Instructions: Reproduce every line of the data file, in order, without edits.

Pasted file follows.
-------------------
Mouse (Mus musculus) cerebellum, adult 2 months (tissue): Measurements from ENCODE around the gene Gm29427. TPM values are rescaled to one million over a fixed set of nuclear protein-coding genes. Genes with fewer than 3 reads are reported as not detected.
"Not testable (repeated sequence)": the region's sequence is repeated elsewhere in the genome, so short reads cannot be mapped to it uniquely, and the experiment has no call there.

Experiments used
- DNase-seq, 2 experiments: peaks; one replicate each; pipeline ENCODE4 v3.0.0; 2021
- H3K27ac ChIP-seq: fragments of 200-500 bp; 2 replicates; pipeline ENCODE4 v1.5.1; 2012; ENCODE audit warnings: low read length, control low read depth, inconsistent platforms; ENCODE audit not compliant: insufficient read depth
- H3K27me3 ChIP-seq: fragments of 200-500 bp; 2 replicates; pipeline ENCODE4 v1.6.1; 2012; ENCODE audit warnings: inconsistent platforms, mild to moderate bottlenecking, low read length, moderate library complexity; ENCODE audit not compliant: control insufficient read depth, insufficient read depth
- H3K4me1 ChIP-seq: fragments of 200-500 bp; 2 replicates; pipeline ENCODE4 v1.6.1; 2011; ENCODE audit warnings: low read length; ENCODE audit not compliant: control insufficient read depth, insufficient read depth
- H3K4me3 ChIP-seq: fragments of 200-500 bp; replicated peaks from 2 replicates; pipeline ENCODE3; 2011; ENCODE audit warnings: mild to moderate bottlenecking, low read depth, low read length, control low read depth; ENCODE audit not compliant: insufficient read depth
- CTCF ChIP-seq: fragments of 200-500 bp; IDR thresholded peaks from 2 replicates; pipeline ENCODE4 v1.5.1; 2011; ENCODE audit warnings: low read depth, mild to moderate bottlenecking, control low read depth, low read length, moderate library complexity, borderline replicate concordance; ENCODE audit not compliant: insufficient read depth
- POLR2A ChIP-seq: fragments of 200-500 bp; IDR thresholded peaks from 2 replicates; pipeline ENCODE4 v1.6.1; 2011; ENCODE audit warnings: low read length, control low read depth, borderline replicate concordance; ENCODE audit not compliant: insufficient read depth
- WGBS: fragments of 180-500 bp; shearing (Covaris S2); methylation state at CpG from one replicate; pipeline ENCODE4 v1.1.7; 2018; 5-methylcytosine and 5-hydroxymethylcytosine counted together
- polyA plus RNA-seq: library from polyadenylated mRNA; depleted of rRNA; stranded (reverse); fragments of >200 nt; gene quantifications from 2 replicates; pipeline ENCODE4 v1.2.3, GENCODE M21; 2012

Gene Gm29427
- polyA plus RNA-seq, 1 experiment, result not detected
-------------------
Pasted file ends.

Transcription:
Mouse (Mus musculus) cerebellum, adult 2 months (tissue): Measurements from ENCODE around the gene Gm29427. TPM values are rescaled to one million over a fixed set of nuclear protein-coding genes. Genes with fewer than 3 reads are reported as not detected.
"Not testable (repeated sequence)": the region's sequence is repeated elsewhere in the genome, so short reads cannot be mapped to it uniquely, and the experiment has no call there.

Experiments used
- DNase-seq, 2 experiments: peaks; one replicate each; pipeline ENCODE4 v3.0.0; 2021
- H3K27ac ChIP-seq: fragments of 200-500 bp; 2 replicates; pipeline ENCODE4 v1.5.1; 2012; ENCODE audit warnings: low read length, control low read depth, inconsistent platforms; ENCODE audit not compliant: insufficient read depth
- H3K27me3 ChIP-seq: fragments of 200-500 bp; 2 replicates; pipeline ENCODE4 v1.6.1; 2012; ENCODE audit warnings: inconsistent platforms, mild to moderate bottlenecking, low read length, moderate library complexity; ENCODE audit not compliant: control insufficient read depth, insufficient read depth
- H3K4me1 ChIP-seq: fragments of 200-500 bp; 2 replicates; pipeline ENCODE4 v1.6.1; 2011; ENCODE audit warnings: low read length; ENCODE audit not compliant: control insufficient read depth, insufficient read depth
- H3K4me3 ChIP-seq: fragments of 200-500 bp; replicated peaks from 2 replicates; pipeline ENCODE3; 2011; ENCODE audit warnings: mild to moderate bottlenecking, low read depth, low read length, control low read depth; ENCODE audit not compliant: insufficient read depth
- CTCF ChIP-seq: fragments of 200-500 bp; IDR thresholded peaks from 2 replicates; pipeline ENCODE4 v1.5.1; 2011; ENCODE audit warnings: low read depth, mild to moderate bottlenecking, control low read depth, low read length, moderate library complexity, borderline replicate concordance; ENCODE audit not compliant: insufficient read depth
- POLR2A ChIP-seq: fragments of 200-500 bp; IDR thresholded peaks from 2 replicates; pipeline ENCODE4 v1.6.1; 2011; ENCODE audit warnings: low read length, control low read depth, borderline replicate concordance; ENCODE audit not compliant: insufficient read depth
- WGBS: fragments of 180-500 bp; shearing (Covaris S2); methylation state at CpG from one replicate; pipeline ENCODE4 v1.1.7; 2018; 5-methylcytosine and 5-hydroxymethylcytosine counted together
- polyA plus RNA-seq: library from polyadenylated mRNA; depleted of rRNA; stranded (reverse); fragments of >200 nt; gene quantifications from 2 replicates; pipeline ENCODE4 v1.2.3, GENCODE M21; 2012

Gene Gm29427
- polyA plus RNA-seq, 1 experiment, result not detected